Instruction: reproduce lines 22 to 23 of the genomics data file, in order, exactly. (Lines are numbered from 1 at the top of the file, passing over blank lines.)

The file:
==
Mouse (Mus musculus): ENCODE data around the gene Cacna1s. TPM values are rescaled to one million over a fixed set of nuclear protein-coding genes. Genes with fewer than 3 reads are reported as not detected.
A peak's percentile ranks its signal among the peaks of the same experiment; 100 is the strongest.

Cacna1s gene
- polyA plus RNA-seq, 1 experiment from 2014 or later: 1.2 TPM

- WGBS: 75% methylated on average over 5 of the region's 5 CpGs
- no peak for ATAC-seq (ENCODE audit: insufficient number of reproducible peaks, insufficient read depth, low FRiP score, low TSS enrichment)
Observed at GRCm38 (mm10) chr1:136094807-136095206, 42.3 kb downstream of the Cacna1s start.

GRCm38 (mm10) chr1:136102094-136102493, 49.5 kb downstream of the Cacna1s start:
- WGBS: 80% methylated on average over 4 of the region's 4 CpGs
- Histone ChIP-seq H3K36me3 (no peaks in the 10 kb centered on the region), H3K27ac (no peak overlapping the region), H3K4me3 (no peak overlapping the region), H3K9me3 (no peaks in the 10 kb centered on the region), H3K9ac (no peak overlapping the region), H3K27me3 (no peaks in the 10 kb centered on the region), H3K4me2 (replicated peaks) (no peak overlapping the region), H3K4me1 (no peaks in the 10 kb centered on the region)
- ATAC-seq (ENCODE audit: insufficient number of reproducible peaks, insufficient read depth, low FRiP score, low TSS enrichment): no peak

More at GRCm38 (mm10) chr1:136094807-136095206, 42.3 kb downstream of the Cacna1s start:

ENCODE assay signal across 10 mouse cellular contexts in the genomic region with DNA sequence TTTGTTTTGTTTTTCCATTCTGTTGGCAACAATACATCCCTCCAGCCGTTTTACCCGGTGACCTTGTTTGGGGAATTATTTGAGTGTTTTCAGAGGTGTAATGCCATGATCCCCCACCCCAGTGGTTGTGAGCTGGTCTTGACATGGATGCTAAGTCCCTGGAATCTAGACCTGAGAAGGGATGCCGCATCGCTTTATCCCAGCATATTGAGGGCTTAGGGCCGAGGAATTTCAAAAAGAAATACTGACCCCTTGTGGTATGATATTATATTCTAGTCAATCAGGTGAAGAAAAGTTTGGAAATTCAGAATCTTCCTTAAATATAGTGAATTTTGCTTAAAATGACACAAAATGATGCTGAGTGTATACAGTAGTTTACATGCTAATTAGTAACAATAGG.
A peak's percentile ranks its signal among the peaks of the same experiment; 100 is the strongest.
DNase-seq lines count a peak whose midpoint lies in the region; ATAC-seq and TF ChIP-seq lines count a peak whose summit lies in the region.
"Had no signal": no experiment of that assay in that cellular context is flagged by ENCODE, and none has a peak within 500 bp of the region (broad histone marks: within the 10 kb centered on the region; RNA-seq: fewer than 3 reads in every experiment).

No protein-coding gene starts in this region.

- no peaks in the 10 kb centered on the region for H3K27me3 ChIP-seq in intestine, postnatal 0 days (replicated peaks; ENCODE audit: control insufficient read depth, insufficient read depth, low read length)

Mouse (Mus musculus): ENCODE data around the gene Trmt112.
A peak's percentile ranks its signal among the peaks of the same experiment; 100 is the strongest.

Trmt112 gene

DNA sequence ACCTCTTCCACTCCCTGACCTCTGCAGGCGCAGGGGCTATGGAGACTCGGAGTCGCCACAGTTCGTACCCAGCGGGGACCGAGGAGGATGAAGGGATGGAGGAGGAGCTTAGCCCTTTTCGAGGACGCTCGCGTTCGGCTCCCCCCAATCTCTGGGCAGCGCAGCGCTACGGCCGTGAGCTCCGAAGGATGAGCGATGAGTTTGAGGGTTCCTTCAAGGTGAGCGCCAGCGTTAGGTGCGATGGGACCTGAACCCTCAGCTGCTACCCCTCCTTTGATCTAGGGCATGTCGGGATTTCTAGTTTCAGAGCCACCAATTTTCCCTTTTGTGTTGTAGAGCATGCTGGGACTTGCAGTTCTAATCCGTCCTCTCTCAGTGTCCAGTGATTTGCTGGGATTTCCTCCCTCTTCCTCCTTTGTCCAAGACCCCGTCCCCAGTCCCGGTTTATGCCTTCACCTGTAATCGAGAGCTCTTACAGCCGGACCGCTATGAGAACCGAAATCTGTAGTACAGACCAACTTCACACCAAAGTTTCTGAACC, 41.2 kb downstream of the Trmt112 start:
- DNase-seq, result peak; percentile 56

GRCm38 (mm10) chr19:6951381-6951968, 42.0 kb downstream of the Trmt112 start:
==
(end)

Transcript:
DNA sequence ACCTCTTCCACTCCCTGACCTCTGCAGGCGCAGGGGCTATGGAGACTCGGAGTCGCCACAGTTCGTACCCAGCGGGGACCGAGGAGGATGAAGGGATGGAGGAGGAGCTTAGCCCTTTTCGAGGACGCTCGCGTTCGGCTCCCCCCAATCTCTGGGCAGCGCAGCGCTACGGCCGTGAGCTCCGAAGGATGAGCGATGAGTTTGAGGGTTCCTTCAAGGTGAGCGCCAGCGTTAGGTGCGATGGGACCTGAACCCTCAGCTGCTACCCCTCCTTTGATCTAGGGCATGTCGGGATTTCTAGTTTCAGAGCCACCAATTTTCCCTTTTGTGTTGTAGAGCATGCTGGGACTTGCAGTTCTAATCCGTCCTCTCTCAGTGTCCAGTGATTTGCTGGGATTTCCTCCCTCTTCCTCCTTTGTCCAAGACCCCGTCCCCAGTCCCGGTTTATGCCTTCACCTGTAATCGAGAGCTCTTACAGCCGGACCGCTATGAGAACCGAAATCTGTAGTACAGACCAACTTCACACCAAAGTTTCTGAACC, 41.2 kb downstream of the Trmt112 start:
- DNase-seq, result peak; percentile 56